Dark pop just welcomed a strong new player with Georgi Kay’s Origins

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I shouldn’t even have to tell you that female Aussie indie pop artists are just killing it right now. If you don’t believe me, do yourself a favour and feast your ears upon acts like Gordi, Le Pie, St. South, Meg Mac, JOY., Jess Kent, Montaigne, Rin McArdle, Ayla… I could go on. It’s a little overwhelming to be honest. The combination of a Spotify subscription and intense bouts of musical FOMO mean my Apple earphones – despite being constantly tangled, often lost, and put through the wash at least three times – rarely leave my earholes. Doctors tell me I should stop. They say it’s not good for me. But I’m willing to sacrifice the passage of fresh air through my ear canals for the pleasure of listening to banging tunes from some of Australia’s most exciting artists. I’m outta control, I know.

Another one to keep on your list of exciting Aussie artists is Georgi Kay. Well, technically she was born in the UK, but we’ll claim her. On the 5th of Feb, she is set to release Origins, her first EP since 2013’s In My Mind, the title track of which won an ARIA for Best Dance Release when it was remixed by Axwell back in 2012.

Origins EP

Georgi Kay continues to ensnare hearts with her sophomore EP Origins. Once again her songwriting is on point as she explores the arena of dark pop.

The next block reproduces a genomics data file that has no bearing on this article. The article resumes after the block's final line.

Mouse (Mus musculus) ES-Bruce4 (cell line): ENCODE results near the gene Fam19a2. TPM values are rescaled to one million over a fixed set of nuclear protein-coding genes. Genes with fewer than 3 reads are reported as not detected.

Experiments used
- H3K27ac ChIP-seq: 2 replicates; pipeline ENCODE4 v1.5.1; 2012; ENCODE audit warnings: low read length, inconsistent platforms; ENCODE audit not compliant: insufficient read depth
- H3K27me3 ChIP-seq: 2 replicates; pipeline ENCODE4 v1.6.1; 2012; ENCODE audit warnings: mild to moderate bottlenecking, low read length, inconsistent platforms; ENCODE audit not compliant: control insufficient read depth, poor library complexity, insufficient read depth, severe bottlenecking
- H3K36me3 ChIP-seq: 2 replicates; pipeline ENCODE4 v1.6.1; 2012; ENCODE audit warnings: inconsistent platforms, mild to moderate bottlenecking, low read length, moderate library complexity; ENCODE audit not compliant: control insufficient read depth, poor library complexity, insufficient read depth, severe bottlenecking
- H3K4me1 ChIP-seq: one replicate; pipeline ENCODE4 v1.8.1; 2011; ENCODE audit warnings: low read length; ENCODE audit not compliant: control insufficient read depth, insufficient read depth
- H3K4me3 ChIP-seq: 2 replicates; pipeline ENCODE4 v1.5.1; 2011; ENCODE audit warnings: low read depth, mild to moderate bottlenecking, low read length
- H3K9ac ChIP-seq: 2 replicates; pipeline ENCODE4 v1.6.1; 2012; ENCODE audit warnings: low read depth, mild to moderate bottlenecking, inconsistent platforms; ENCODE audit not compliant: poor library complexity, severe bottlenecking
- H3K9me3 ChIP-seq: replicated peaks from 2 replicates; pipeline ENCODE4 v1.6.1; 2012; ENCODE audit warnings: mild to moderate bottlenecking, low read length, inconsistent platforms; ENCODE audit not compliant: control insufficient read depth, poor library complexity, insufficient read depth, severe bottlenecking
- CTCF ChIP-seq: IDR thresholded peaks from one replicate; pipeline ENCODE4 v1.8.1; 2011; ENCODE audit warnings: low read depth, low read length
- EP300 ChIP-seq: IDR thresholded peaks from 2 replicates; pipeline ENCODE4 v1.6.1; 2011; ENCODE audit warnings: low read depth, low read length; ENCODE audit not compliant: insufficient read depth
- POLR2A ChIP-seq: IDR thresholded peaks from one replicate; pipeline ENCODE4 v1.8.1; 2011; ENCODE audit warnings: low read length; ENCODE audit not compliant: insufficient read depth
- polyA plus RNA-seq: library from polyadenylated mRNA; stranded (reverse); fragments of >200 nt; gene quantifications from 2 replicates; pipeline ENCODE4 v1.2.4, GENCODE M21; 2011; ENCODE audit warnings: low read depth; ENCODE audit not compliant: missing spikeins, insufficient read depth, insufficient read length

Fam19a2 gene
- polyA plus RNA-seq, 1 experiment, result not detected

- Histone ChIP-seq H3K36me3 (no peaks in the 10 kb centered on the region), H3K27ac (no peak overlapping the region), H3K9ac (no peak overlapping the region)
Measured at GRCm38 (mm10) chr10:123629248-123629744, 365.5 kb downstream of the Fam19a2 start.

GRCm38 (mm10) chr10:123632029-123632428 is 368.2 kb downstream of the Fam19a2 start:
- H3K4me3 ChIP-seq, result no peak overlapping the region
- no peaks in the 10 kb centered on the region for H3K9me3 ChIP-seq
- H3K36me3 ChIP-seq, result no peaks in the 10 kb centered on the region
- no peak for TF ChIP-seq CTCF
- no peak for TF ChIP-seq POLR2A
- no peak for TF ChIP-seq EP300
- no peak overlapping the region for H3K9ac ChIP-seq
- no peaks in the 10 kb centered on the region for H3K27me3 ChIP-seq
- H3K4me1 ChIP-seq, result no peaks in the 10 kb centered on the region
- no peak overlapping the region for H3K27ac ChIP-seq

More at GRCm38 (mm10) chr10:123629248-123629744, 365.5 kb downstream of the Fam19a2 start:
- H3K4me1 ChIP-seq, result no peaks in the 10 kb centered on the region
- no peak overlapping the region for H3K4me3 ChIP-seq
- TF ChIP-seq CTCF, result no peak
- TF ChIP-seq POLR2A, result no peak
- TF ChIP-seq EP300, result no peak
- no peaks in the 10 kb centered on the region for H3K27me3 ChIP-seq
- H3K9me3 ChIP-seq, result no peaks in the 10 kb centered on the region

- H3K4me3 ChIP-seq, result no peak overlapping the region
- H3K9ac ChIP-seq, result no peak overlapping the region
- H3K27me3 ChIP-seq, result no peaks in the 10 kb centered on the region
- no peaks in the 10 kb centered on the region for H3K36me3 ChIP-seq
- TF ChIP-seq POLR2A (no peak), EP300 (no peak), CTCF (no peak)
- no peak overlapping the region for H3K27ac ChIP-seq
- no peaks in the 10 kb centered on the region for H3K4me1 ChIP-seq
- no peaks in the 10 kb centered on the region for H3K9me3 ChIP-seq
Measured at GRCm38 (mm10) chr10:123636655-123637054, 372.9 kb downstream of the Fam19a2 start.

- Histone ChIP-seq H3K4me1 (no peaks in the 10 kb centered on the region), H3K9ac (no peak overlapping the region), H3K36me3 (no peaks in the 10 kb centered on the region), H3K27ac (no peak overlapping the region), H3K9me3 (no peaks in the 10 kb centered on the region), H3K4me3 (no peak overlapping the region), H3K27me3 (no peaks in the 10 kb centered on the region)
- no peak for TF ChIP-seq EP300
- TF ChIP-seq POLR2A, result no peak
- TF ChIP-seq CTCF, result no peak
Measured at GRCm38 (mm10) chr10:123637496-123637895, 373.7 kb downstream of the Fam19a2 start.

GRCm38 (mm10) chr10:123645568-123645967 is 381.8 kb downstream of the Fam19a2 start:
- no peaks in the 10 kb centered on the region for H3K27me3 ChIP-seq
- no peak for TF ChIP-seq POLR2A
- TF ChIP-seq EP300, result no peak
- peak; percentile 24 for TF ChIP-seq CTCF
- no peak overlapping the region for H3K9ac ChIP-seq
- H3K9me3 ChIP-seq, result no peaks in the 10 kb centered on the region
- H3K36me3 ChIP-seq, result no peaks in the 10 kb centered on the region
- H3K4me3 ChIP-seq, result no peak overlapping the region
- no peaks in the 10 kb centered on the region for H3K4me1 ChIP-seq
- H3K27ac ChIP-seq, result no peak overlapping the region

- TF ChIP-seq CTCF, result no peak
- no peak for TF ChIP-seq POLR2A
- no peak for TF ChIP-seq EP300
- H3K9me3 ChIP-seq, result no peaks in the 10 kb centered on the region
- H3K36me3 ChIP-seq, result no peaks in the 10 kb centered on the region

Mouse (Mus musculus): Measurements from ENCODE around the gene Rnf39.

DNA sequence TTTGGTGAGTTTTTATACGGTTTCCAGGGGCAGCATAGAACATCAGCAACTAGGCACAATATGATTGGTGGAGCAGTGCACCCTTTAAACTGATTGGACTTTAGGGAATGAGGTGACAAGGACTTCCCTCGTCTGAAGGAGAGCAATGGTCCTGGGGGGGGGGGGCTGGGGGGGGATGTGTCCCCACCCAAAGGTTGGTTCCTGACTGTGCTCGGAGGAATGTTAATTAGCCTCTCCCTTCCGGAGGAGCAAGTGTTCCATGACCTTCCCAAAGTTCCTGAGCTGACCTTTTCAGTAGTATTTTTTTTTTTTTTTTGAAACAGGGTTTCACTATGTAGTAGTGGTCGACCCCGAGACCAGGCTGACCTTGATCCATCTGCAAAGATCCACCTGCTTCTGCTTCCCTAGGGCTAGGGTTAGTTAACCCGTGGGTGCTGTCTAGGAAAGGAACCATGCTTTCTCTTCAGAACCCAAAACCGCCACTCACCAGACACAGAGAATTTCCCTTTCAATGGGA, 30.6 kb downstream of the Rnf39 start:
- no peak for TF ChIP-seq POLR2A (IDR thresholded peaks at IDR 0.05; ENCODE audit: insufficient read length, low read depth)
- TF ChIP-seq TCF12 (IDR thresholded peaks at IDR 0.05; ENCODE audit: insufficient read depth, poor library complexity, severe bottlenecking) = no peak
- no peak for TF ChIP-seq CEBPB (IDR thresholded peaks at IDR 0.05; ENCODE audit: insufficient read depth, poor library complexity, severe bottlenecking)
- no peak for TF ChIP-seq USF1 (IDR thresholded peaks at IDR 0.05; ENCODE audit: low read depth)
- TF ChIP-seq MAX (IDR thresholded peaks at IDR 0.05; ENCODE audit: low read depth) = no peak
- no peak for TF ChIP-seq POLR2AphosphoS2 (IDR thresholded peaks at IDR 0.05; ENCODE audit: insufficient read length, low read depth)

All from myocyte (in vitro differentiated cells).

Origins marks somewhat of a shift towards dark pop that fans of Lorde and BANKS (i.e. everyone) should feel at home with. It’s a move that Kay hinted at with the EP’s second track, God Of A Girl, which dropped last year. It’s a track that combines some dark electronic bass with classic string instrumentals to add a theatrical sense of chaos and unrest.

Love Is Cold, the first track from the new EP, uses some similar sounds and strategies. While it retains those dark fuzzy undertones, the base line becomes more syncopated, adding that four-to-the-floor doof sound that you might’ve heard around Oxford St in the magical era before those pesky lockout laws set in.

The sound palette is bolstered by a drifting synth and some hand claps, and it also has this sort of harrowing reverb to the vocals that diffuses our sense of direction. These elements combine to give the track a chilly, pulsing feel which perfectly compliments its lyrical content and title; much like revenge, it would appear love is pretty good when served cold.

The EP’s third track, More Than This, again integrates some hand clap percussion and a glitchy synth-driven melody, but the production seems a bit over done at times and I think the shifting pitch of the vocals somewhat distracts from what is otherwise a strong performance.

The rest of the EP continues in a similar pattern, and this kind of uniformity is probably the main drawback – while the EP maintains a signature sound, the individual tracks tend to blend together when listening from start-to-finish. It makes for a solid project but it means that when you’ve got the EP playing in the background, your ears might not perk up in the same way they would for the aforementioned queens of dark electronic pop, Lorde and BANKS (well I should probably throw Lana Del Rey in that mix too, right).

Regardless, Origins is a strong effort from Georgi Kay that marks a step towards a new sound yet retains her excellent vocals and strong songwriting. It’ll be on rotation in my shitty earphones for a while, and you should probably give it a whirl with yours too.

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